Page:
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I want to know how the equation for binary cross entropy came about. My approach is the following:

Let's say we have two ground truths: $y_1$ and $y_2$. We also have two predictions $p_1$ and $p_2$. Now, $p_2$ can also be defined as $1 -p_1$ since we're dealing with a binary problem.

From this, how exactly do we arrive at this equation: $$−(y\log{p}+(1−y)\log{(1−p)})$$

And we think of this as a loss function, why does it make sense to minimize this equation?

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    $\begingroup$ Hint: What's the log-likelihood of a Bernoulli probability model? $\endgroup$ – Sycorax May 20 '18 at 17:40
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Suppose there's a random variable $Y$ where $Y \in \{0,1\}$ (for binary classification), then the Bernoulli probability model will give us:

$$ L(p) = p^y (1-p)^{1-y} $$

$$ log(L(p)) = y\log p + (1-y) \log (1-p) $$

Its often easier to work with the derivatives when the metric is in terms of log and additionally, the min/max of loglikelihood is the same as the min/max of likelihood. The inherent meaning of a cost or loss function is such that the more it deviates from the 0, the worse the model performs. The negative sign the just preserves that meaning and is easier to interpret. Maximizing the above function will lead to the same result.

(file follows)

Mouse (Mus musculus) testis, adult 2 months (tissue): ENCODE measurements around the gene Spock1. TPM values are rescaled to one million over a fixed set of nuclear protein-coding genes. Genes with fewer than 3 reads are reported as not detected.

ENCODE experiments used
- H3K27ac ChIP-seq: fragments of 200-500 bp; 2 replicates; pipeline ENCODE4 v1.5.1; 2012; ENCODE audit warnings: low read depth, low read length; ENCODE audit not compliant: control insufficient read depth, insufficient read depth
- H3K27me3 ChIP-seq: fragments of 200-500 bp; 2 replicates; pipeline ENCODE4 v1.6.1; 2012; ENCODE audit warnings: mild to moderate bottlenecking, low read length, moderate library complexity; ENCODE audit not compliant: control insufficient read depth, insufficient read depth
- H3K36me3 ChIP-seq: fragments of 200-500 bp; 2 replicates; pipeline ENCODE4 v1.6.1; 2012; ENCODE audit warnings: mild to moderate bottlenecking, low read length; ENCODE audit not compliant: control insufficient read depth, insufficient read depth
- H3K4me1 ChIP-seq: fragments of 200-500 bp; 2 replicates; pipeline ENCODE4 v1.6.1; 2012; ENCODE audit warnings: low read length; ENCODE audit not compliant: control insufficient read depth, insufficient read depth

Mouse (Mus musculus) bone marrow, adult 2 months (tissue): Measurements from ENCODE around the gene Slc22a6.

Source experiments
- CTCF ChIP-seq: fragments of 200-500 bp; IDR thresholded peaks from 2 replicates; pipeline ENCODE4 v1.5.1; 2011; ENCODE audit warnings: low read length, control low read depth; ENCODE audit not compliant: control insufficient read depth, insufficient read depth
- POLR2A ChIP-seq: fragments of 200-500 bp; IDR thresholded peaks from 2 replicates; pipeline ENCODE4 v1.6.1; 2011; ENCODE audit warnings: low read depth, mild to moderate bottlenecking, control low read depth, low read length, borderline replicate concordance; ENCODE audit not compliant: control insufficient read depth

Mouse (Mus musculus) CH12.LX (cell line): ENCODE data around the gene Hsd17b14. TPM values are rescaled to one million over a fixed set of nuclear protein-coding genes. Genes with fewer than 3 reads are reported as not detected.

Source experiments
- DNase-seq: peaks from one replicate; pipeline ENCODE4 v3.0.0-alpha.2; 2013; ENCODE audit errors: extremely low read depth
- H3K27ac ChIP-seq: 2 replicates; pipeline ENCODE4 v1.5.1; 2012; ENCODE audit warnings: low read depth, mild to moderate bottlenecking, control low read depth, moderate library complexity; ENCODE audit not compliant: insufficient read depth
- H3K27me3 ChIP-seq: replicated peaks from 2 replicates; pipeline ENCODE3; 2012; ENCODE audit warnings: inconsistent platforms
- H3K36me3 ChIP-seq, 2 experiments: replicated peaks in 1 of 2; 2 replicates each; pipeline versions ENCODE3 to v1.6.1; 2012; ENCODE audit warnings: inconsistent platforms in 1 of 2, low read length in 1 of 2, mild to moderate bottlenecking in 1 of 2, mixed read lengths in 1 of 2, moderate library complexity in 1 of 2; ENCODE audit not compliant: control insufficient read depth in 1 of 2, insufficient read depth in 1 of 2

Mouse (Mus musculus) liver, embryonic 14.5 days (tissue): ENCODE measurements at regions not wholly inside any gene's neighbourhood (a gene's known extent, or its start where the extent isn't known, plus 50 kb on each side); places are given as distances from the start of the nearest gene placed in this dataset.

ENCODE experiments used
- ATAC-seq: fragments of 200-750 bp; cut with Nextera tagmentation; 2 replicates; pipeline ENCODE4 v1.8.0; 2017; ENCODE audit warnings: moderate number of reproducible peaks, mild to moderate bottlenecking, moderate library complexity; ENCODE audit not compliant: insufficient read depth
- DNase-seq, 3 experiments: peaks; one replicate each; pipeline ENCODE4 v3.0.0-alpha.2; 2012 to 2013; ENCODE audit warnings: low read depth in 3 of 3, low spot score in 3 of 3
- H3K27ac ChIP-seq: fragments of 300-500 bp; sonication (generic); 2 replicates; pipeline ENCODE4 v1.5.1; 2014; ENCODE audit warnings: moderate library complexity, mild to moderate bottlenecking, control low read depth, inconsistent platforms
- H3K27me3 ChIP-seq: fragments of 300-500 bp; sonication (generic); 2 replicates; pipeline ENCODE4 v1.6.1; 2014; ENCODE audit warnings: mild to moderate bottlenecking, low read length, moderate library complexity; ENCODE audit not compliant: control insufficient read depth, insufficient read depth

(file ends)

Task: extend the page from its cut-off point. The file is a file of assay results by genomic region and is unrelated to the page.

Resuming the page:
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  • $\begingroup$ So maximizing log(L(p)) is the same as minimizing cross entropy as I have defined it? $\endgroup$ – Christian May 21 '18 at 3:09
  • $\begingroup$ The above equation has a maxima at 0 and for the rest of the values it is negative. Thus in the ideal case (perfect prediction), the value of log(L(p)) will be 0 and it will be its maxima. Conversely, the negative of log(L(p)) will have minima at 0. $\endgroup$ – Satwik Bhattamishra May 21 '18 at 7:33

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